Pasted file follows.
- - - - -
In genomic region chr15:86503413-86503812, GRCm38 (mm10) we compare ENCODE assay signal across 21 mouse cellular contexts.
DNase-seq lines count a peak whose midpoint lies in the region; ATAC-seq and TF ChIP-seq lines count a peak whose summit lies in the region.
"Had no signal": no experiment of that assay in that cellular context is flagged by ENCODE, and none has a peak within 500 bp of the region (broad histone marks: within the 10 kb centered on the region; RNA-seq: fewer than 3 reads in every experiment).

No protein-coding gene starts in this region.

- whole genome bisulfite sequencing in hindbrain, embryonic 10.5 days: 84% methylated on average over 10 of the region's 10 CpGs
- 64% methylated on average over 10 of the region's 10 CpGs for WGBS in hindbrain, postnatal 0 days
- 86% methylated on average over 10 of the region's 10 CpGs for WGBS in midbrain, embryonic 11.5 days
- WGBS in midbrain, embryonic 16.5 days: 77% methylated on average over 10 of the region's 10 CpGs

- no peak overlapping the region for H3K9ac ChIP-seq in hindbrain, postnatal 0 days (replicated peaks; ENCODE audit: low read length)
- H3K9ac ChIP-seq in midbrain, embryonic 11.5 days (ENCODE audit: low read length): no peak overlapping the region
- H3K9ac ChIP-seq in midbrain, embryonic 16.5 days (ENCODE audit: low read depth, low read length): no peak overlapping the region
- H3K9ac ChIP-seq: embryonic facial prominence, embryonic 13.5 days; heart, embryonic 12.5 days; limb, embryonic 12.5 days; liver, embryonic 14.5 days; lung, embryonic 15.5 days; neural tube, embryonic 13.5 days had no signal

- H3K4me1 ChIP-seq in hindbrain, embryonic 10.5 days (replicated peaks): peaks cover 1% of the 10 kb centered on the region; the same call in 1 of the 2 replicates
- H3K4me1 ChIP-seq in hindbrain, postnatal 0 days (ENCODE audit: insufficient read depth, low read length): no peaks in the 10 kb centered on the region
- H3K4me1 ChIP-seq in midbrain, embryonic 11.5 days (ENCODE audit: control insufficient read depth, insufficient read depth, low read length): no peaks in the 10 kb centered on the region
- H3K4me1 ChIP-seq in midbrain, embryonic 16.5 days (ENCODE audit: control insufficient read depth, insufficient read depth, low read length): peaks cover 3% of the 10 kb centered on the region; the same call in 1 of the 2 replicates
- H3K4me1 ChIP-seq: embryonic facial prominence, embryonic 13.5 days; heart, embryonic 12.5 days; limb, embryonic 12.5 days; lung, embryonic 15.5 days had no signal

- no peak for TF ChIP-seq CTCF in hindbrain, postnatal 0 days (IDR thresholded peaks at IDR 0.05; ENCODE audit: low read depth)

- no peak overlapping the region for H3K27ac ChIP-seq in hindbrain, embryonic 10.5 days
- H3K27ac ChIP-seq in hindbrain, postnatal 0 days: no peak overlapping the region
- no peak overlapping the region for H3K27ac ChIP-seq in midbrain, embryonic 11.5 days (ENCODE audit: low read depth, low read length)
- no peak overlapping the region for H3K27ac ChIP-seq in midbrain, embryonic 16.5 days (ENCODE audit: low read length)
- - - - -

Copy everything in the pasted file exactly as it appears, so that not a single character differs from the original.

In genomic region chr15:86503413-86503812, GRCm38 (mm10) we compare ENCODE assay signal across 21 mouse cellular contexts.
DNase-seq lines count a peak whose midpoint lies in the region; ATAC-seq and TF ChIP-seq lines count a peak whose summit lies in the region.
"Had no signal": no experiment of that assay in that cellular context is flagged by ENCODE, and none has a peak within 500 bp of the region (broad histone marks: within the 10 kb centered on the region; RNA-seq: fewer than 3 reads in every experiment).

No protein-coding gene starts in this region.

- whole genome bisulfite sequencing in hindbrain, embryonic 10.5 days: 84% methylated on average over 10 of the region's 10 CpGs
- 64% methylated on average over 10 of the region's 10 CpGs for WGBS in hindbrain, postnatal 0 days
- 86% methylated on average over 10 of the region's 10 CpGs for WGBS in midbrain, embryonic 11.5 days
- WGBS in midbrain, embryonic 16.5 days: 77% methylated on average over 10 of the region's 10 CpGs

- no peak overlapping the region for H3K9ac ChIP-seq in hindbrain, postnatal 0 days (replicated peaks; ENCODE audit: low read length)
- H3K9ac ChIP-seq in midbrain, embryonic 11.5 days (ENCODE audit: low read length): no peak overlapping the region
- H3K9ac ChIP-seq in midbrain, embryonic 16.5 days (ENCODE audit: low read depth, low read length): no peak overlapping the region
- H3K9ac ChIP-seq: embryonic facial prominence, embryonic 13.5 days; heart, embryonic 12.5 days; limb, embryonic 12.5 days; liver, embryonic 14.5 days; lung, embryonic 15.5 days; neural tube, embryonic 13.5 days had no signal

- H3K4me1 ChIP-seq in hindbrain, embryonic 10.5 days (replicated peaks): peaks cover 1% of the 10 kb centered on the region; the same call in 1 of the 2 replicates
- H3K4me1 ChIP-seq in hindbrain, postnatal 0 days (ENCODE audit: insufficient read depth, low read length): no peaks in the 10 kb centered on the region
- H3K4me1 ChIP-seq in midbrain, embryonic 11.5 days (ENCODE audit: control insufficient read depth, insufficient read depth, low read length): no peaks in the 10 kb centered on the region
- H3K4me1 ChIP-seq in midbrain, embryonic 16.5 days (ENCODE audit: control insufficient read depth, insufficient read depth, low read length): peaks cover 3% of the 10 kb centered on the region; the same call in 1 of the 2 replicates
- H3K4me1 ChIP-seq: embryonic facial prominence, embryonic 13.5 days; heart, embryonic 12.5 days; limb, embryonic 12.5 days; lung, embryonic 15.5 days had no signal

- no peak for TF ChIP-seq CTCF in hindbrain, postnatal 0 days (IDR thresholded peaks at IDR 0.05; ENCODE audit: low read depth)

- no peak overlapping the region for H3K27ac ChIP-seq in hindbrain, embryonic 10.5 days
- H3K27ac ChIP-seq in hindbrain, postnatal 0 days: no peak overlapping the region
- no peak overlapping the region for H3K27ac ChIP-seq in midbrain, embryonic 11.5 days (ENCODE audit: low read depth, low read length)
- no peak overlapping the region for H3K27ac ChIP-seq in midbrain, embryonic 16.5 days (ENCODE audit: low read length)